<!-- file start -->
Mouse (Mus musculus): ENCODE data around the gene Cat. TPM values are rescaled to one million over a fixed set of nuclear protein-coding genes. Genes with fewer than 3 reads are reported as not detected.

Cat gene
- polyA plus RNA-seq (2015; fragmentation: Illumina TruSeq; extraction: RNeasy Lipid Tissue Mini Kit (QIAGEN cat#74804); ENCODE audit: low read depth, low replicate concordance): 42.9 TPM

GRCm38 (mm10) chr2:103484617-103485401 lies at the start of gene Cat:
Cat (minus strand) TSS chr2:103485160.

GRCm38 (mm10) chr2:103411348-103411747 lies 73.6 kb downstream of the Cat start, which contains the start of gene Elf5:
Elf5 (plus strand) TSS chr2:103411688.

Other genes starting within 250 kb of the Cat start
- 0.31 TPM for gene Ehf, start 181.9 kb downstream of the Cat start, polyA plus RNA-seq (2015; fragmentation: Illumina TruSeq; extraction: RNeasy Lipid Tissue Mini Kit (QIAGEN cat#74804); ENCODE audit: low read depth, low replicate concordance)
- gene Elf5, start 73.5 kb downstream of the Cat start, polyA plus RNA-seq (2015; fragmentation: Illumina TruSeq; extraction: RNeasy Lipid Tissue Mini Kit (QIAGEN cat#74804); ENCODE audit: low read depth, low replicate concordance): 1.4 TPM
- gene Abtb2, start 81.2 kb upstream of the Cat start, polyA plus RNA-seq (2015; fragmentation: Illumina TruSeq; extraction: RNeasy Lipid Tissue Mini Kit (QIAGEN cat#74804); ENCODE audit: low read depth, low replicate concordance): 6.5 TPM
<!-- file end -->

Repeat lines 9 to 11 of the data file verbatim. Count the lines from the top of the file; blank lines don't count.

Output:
- 0.31 TPM for gene Ehf, start 181.9 kb downstream of the Cat start, polyA plus RNA-seq (2015; fragmentation: Illumina TruSeq; extraction: RNeasy Lipid Tissue Mini Kit (QIAGEN cat#74804); ENCODE audit: low read depth, low replicate concordance)
- gene Elf5, start 73.5 kb downstream of the Cat start, polyA plus RNA-seq (2015; fragmentation: Illumina TruSeq; extraction: RNeasy Lipid Tissue Mini Kit (QIAGEN cat#74804); ENCODE audit: low read depth, low replicate concordance): 1.4 TPM
- gene Abtb2, start 81.2 kb upstream of the Cat start, polyA plus RNA-seq (2015; fragmentation: Illumina TruSeq; extraction: RNeasy Lipid Tissue Mini Kit (QIAGEN cat#74804); ENCODE audit: low read depth, low replicate concordance): 6.5 TPM